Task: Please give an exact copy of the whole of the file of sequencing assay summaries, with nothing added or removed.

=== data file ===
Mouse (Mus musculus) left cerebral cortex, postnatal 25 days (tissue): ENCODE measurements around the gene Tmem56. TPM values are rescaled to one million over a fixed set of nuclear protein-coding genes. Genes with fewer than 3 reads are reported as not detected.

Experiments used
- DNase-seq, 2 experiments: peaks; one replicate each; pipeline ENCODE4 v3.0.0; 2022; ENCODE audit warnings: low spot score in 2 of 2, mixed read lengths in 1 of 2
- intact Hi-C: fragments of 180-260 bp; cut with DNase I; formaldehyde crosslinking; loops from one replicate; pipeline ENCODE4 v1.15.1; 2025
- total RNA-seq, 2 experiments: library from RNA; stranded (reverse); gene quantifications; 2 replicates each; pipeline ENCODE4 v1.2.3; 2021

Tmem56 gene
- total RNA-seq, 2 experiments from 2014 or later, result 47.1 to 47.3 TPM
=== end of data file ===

Mouse (Mus musculus) left cerebral cortex, postnatal 25 days (tissue): ENCODE measurements around the gene Tmem56. TPM values are rescaled to one million over a fixed set of nuclear protein-coding genes. Genes with fewer than 3 reads are reported as not detected.

Experiments used
- DNase-seq, 2 experiments: peaks; one replicate each; pipeline ENCODE4 v3.0.0; 2022; ENCODE audit warnings: low spot score in 2 of 2, mixed read lengths in 1 of 2
- intact Hi-C: fragments of 180-260 bp; cut with DNase I; formaldehyde crosslinking; loops from one replicate; pipeline ENCODE4 v1.15.1; 2025
- total RNA-seq, 2 experiments: library from RNA; stranded (reverse); gene quantifications; 2 replicates each; pipeline ENCODE4 v1.2.3; 2021

Tmem56 gene
- total RNA-seq, 2 experiments from 2014 or later, result 47.1 to 47.3 TPM